One well known philosophy for building a great football team is to build from the inside out. While the skill positions get all the attention, the game is nearly always won in the trenches.
A poor offensive line means your quarterback is spending more time on his back than standing upright, making it impossible to connect with his skill players and put points on the board. The same is true for running backs, as a bad offensive line will not clear any lanes to advance the football. In the same regard, having a strong defensive front that can disrupt the backfield is perhaps the easiest way to stop high powered offenses.
The Pittsburgh Steelers have dominated in the trenches this preseason and are undefeated to this point as a result. The Steelers have gotten to the quarterback 14 times this preseason, trailing only the New England Patriots, while only allowing their own quarterbacks to be sacked three times.
While there is truth to the sentiment that the preseason is just meaningless exhibition football, the ability to get to and defend the quarterback is important for a number of reasons. First, it allows the team to get a better look at their talent. It would be very hard to judge the play of Mason Rudolph, Joshua Dobbs and Devlin Hodges if they were on their backside. Instead, the offensive line has given the quarterbacks the time and space necessary to have a legitimate opportunity to establish themselves.
It also proves the consistency the Steelers have been able to develop offensive line talent while also showing their new found ability at finding raw pass rushers. It has been like the likes of Fred Johnson and Zach Banner, who have gotten plenty of praise and attention. Whether the Steelers have their first team offensive line out there or their third team offensive line, they have done a great job at keeping their quarterbacks safe.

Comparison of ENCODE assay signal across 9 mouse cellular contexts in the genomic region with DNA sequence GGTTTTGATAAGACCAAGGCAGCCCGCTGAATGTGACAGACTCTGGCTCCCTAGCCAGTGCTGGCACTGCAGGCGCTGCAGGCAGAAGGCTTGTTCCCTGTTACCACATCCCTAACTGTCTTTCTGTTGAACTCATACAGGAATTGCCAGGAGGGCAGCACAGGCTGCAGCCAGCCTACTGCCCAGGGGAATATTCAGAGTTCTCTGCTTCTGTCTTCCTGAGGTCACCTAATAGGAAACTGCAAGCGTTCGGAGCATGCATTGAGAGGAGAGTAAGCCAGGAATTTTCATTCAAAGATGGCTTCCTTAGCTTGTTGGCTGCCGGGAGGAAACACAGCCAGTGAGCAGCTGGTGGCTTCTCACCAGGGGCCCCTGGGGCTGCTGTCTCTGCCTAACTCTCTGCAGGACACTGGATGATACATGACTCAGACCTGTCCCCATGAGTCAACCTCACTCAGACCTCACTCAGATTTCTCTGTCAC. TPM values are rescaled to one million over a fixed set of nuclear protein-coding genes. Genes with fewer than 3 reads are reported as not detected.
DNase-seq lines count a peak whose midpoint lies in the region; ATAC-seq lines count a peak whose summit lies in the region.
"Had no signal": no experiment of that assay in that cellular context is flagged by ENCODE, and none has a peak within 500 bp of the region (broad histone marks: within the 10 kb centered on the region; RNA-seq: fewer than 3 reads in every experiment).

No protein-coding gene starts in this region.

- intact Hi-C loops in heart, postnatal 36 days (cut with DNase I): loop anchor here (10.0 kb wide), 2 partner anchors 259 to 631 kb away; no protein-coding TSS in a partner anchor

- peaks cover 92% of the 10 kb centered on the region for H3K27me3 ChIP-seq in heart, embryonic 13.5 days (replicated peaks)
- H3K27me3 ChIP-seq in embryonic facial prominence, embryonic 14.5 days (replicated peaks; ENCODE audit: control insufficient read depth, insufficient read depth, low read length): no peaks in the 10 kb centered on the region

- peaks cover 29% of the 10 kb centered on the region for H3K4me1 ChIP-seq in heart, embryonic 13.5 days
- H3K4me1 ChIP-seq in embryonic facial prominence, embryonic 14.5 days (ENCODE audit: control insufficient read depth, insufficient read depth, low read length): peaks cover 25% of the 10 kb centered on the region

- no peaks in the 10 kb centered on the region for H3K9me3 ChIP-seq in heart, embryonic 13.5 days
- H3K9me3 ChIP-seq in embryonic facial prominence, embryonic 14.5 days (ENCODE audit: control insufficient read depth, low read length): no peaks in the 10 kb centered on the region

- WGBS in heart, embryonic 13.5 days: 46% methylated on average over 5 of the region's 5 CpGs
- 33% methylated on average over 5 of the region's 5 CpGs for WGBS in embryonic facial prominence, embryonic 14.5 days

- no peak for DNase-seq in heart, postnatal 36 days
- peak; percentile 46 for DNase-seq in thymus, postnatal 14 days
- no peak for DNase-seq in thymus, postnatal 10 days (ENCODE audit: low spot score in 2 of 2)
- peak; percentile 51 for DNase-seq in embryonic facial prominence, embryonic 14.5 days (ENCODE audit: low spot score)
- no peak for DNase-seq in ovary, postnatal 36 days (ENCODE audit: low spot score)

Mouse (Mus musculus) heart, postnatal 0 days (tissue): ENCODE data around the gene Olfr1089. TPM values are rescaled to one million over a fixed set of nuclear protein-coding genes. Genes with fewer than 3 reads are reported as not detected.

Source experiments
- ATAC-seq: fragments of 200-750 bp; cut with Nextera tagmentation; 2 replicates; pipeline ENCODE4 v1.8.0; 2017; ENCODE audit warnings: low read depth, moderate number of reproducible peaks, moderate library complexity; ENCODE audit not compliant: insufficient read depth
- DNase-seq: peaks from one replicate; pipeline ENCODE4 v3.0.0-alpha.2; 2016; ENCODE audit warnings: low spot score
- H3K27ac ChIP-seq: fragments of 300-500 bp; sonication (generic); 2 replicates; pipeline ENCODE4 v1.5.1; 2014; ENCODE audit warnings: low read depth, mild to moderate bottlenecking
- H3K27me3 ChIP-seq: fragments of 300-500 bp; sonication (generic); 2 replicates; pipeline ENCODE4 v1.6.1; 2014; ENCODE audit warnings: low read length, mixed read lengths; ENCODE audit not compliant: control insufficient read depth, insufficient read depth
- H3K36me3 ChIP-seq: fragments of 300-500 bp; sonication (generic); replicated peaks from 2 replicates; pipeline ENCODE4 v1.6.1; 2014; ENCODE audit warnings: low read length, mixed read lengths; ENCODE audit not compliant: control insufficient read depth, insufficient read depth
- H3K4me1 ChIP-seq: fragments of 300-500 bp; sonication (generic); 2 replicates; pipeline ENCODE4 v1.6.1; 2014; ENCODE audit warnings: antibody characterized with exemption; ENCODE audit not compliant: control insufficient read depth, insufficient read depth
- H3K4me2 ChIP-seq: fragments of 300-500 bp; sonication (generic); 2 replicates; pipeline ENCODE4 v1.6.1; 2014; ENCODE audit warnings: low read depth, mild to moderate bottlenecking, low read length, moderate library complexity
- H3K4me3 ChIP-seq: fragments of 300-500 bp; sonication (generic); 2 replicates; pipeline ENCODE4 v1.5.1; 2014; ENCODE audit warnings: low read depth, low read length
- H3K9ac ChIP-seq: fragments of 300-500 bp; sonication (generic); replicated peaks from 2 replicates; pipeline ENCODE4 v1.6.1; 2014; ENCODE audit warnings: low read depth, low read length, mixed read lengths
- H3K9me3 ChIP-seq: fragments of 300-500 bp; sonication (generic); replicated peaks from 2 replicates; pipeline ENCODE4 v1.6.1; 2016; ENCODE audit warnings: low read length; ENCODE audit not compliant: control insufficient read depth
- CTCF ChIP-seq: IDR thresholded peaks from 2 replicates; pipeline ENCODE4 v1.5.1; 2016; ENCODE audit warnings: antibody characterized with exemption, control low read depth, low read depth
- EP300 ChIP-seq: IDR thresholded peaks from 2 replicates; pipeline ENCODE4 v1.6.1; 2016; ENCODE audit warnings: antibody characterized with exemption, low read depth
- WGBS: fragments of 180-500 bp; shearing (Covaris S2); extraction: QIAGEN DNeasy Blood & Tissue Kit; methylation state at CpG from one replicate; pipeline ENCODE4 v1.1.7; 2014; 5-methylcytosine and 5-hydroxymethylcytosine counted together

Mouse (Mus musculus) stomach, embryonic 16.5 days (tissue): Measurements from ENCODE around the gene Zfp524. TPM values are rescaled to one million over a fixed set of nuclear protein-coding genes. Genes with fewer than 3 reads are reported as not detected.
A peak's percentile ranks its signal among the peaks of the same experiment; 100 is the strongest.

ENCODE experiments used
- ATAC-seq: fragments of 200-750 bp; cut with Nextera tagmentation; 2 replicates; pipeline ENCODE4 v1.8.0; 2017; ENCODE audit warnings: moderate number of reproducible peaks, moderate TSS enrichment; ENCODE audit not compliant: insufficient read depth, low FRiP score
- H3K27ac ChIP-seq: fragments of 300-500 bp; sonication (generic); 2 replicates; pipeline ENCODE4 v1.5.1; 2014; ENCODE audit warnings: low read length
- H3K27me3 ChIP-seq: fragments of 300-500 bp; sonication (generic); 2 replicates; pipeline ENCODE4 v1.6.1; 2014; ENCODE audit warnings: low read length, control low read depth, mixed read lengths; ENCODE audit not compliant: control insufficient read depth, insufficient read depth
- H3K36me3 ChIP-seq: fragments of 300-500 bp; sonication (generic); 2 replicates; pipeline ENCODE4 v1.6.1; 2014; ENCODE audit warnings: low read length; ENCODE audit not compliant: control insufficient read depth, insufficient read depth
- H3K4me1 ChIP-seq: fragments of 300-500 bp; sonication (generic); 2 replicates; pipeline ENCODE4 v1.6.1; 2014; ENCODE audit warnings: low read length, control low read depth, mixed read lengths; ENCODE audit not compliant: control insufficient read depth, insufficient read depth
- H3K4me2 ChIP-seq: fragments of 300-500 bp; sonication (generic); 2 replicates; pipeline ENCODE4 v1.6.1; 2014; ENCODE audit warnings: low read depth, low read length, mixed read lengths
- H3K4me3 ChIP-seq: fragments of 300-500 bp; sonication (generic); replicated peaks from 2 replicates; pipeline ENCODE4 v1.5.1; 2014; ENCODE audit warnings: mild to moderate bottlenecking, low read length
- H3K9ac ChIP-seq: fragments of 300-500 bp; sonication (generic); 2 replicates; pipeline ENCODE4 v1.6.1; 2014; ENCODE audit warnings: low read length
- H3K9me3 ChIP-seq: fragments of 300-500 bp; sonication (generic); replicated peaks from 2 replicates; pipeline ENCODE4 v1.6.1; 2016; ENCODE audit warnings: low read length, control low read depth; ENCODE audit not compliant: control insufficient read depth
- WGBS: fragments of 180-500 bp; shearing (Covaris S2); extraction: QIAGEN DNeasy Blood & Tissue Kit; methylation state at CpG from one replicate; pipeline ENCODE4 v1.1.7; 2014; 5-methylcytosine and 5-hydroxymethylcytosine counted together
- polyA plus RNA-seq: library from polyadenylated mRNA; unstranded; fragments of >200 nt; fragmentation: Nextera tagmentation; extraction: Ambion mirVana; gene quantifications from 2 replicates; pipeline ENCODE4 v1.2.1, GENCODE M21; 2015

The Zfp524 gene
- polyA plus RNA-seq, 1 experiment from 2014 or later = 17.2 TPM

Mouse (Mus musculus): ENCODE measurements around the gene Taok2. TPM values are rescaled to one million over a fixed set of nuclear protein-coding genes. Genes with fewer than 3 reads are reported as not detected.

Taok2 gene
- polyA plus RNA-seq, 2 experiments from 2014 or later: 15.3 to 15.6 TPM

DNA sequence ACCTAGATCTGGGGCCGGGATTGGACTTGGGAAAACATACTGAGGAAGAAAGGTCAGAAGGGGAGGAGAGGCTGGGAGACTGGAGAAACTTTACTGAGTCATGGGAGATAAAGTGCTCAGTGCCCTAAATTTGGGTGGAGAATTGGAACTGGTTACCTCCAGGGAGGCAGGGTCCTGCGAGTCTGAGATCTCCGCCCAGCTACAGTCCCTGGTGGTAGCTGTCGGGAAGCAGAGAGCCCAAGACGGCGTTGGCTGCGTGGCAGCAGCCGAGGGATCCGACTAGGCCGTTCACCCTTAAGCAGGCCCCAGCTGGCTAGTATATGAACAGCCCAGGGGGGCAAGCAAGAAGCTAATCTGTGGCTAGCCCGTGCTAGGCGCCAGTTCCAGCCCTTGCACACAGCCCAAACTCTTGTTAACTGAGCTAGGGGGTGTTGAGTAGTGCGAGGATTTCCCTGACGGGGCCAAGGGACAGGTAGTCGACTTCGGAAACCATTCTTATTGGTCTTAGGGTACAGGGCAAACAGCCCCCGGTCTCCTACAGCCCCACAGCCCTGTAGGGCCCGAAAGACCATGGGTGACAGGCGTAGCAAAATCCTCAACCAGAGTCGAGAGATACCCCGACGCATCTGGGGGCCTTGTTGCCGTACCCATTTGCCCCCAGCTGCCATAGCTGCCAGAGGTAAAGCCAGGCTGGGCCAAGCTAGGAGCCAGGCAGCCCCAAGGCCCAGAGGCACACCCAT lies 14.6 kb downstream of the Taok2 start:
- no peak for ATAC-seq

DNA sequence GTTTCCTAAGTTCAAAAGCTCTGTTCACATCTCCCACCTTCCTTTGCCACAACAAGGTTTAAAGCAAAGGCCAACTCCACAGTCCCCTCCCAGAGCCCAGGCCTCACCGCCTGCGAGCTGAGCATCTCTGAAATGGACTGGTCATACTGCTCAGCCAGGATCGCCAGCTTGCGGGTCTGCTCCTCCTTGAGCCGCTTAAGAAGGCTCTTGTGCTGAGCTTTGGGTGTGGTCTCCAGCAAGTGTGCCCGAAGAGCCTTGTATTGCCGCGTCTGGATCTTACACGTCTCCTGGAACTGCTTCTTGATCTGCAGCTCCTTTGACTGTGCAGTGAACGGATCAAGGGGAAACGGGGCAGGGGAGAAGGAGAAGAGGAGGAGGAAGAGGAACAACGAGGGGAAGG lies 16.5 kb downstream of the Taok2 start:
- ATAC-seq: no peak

It is almost a shame that the team’s ability to develop wide receivers has overshadowed the team’s ability to develop quality offensive lineman as it seems just year in and year out, the team has managed to build credible lineman to plug in and play. Assuming Johnson makes the 53-main roster, he would join Ramon Foster, Alejandro Villanueva, B.J. Finney and Matt Feiler as members of the offensive line to have gone undrafted, only to be developed by the Steelers. While Banner did not begin his career with the Steelers and was also drafted, he was cut by three teams before catching on with the Steelers.
On the defensive side of the ball, Tuzar Skipper has followed Ola Adeniyi’s path of preseason breakout star in consecutive years. While Skipper’s path to the 53-man roster is an obstacle filled road, it is a breath of relief to see the team finally start to find raw pass rushers after the team struggled to find pass rushers during a huge portion of the last decade.
The easiest path to success has always been protecting your own quarterback while trying to make the opposing team’s quarterback as uncomfortable as possible in the pocket and the Steelers have done a good job at this over the years. The team has led the NFL in sacks over the last two seasons while Ben Roethlisberger has only been sacked an NFL-low 62 times over the last three seasons. Meaningless games or not, it is a good sight to see the team continue this trend during this year’s preseason as every member of the team’s offensive line and front seven have performed up to par.